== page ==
King calls for seamless borders to move goods in SACU
By Bahle Gama
His Majesty King Mswati III says the Southern African Customs Union (SACU) member states should work towards seamless borders through which where goods move from one country to another.
This he said will curb delays at entry points. His Majesty was speaking during the official opening of the 8th SACU Head of State official opening which he officiated.
The King stated that the SACU program has assisted in fast-tracking controls and reduction in administration costs for customs clearance and “we anticipate seeing fewer delays in shipments, reduced theft and losses of goods and other things.”
His Majesty further stated that the country was pleased with such developments and extended appreciation to those who were responsible for carrying out the new architecture of declaring goods at the point of entry.
“This has come at an opportune time when the continent is working towards trading under one umbrella of the African Continental Free Trade Area (AFCFTA). The positive implementation of this initiative to make it more effective needs programs that can be as successful as SACU,” His Majesty said.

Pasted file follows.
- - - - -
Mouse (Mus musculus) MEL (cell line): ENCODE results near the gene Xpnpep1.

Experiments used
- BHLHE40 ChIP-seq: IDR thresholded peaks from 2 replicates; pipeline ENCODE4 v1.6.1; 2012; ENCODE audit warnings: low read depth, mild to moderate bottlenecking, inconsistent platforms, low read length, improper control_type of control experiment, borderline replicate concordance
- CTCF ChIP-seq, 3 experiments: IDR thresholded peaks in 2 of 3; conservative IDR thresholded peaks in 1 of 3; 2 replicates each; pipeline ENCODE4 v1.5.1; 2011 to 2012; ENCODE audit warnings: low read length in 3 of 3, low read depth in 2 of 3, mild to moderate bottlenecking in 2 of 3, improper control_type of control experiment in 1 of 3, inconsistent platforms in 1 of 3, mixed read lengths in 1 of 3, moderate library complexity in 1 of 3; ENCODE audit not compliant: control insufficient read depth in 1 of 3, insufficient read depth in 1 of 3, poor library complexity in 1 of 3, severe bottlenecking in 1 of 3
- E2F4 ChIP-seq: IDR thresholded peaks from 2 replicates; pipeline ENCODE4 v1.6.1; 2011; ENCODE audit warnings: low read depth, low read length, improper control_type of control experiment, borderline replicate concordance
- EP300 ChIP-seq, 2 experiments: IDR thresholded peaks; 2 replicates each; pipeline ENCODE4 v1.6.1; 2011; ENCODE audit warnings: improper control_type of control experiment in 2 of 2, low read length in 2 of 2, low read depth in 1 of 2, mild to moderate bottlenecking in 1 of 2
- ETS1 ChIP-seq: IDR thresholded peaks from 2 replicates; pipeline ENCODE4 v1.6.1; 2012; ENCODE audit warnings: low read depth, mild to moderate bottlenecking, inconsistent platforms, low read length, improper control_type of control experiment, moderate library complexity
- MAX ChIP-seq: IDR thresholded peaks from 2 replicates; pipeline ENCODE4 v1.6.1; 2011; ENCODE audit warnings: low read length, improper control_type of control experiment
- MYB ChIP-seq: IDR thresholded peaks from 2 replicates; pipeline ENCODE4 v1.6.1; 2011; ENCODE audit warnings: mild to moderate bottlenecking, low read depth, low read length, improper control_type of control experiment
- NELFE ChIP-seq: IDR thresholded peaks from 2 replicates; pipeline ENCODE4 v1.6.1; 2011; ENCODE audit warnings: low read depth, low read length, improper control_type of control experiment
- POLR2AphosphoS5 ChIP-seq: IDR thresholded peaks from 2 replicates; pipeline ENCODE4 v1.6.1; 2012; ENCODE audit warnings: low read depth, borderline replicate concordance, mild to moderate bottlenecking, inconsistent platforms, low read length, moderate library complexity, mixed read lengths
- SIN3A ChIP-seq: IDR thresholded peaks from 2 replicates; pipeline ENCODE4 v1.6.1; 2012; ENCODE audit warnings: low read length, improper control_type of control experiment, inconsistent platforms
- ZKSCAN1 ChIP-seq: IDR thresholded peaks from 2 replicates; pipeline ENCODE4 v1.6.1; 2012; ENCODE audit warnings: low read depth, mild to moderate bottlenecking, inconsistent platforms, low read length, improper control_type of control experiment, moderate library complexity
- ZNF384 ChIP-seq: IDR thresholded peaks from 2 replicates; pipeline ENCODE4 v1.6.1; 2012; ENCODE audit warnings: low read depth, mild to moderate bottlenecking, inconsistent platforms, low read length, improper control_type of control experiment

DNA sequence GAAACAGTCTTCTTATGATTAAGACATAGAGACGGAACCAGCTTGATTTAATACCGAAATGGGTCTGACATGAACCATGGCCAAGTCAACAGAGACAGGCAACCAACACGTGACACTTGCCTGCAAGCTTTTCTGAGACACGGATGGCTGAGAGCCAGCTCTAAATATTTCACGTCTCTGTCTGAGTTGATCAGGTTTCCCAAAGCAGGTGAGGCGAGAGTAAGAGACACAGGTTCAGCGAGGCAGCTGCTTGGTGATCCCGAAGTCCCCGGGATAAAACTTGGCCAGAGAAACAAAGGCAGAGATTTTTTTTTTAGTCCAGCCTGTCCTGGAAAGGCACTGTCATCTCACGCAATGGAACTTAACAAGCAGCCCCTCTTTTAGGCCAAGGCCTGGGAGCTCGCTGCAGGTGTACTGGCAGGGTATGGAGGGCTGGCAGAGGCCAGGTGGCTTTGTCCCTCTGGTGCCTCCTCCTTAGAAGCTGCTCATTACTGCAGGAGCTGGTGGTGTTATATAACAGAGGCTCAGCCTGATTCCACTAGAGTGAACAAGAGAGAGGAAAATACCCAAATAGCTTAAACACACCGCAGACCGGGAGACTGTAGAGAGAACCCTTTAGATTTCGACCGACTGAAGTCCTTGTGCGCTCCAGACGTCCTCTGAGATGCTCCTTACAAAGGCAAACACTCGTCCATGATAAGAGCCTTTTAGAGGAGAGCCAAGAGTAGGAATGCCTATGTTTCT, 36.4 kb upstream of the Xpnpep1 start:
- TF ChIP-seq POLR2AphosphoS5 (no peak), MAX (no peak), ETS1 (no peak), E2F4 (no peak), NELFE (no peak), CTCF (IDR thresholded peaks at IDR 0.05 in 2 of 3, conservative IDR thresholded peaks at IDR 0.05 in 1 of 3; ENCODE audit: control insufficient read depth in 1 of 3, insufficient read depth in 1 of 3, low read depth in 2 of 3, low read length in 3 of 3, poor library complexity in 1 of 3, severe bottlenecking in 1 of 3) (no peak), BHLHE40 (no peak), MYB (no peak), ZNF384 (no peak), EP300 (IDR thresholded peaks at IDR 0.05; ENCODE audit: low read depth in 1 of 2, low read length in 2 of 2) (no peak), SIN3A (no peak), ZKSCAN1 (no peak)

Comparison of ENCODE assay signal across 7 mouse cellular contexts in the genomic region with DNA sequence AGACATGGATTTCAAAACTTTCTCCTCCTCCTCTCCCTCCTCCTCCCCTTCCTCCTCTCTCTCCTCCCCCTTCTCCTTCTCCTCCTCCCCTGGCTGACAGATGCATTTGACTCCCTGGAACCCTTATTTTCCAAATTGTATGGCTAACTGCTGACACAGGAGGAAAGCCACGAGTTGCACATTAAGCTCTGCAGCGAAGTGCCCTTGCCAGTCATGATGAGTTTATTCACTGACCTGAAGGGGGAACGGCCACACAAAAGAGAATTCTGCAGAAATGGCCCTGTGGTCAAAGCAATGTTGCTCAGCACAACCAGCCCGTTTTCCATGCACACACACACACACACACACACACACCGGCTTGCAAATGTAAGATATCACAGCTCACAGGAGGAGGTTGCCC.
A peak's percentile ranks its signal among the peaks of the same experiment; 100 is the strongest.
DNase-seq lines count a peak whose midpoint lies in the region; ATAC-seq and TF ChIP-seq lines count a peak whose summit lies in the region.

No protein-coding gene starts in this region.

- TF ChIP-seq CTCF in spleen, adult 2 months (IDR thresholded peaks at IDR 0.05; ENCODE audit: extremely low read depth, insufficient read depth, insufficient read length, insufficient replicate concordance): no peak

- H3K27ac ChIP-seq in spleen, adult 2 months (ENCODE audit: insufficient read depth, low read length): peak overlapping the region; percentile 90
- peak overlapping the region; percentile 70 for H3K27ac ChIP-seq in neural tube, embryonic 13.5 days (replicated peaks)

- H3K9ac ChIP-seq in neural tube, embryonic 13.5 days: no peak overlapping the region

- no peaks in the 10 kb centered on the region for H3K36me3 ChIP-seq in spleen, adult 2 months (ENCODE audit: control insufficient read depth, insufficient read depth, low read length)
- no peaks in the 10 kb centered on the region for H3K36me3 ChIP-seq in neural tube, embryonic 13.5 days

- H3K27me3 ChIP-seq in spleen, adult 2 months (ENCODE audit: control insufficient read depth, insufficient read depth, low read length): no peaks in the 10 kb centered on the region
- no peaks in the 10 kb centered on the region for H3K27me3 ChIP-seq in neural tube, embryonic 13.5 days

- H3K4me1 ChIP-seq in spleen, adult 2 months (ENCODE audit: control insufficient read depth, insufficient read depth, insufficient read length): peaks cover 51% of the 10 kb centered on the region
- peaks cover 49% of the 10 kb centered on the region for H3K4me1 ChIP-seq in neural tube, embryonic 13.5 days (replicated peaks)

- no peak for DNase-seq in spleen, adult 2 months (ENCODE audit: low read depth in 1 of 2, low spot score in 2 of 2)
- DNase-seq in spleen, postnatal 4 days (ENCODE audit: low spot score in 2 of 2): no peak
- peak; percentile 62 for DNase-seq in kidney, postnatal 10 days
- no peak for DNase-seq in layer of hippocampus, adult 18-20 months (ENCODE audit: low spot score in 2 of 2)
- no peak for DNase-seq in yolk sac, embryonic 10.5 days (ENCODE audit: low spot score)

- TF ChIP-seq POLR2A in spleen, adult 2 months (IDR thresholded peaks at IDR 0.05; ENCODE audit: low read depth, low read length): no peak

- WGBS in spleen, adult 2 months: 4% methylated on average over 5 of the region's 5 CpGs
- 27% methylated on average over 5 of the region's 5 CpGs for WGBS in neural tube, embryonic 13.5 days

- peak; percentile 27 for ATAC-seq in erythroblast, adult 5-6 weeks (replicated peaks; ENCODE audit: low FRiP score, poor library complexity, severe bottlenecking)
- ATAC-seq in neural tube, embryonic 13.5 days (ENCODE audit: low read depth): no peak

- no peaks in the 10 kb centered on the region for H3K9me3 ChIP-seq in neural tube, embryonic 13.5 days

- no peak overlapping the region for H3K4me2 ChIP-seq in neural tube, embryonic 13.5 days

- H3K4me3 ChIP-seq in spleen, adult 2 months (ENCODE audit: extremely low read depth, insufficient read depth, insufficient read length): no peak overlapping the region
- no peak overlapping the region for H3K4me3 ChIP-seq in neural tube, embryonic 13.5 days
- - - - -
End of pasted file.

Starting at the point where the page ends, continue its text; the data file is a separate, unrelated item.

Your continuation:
He elaborated further that there was the realization that the vehicles of trade such as SACU were not built in one day, but trust that they will be developed gradually, leading to a day when all can say Africa is now trading effectively.
“We also need to bring forth and share other success stories under SACU to motivate best practices that can be adopted by the AFCFTA, to boost intra-Africa trade. The SACU success story follows in the footsteps of other positive economic developments in Eswatini, which has been recognized by the world bank as one of the top five growing economies with our GDP growth at 7.43 per cent in 2021,” he said.
He stated that SACU has been seen growing from strength to strength, moving in the right direction and members should nature this child of theirs, and where there are challenges, “we need to sit down and find an amicable solution.”
“This is particularly important at this time as SACU works on the implementation of its recently approved strategic plan 2022 – 2027, in the midst of the recent global developments which are having a significant impact on our economies,” he said.
His Majesty mentioned that in the last summit, it was reflected how the Covid-19 pandemic had drastically changed lives and the Russia-Ukraine conflict had begun and states were at that stage experiencing the impact on economies.
“We remain optimistic that an amicable settlement will be reached given the negative impact and spill-over effects, which continue to constrain the global economic growth prospects and threaten food security,” His Majesty said.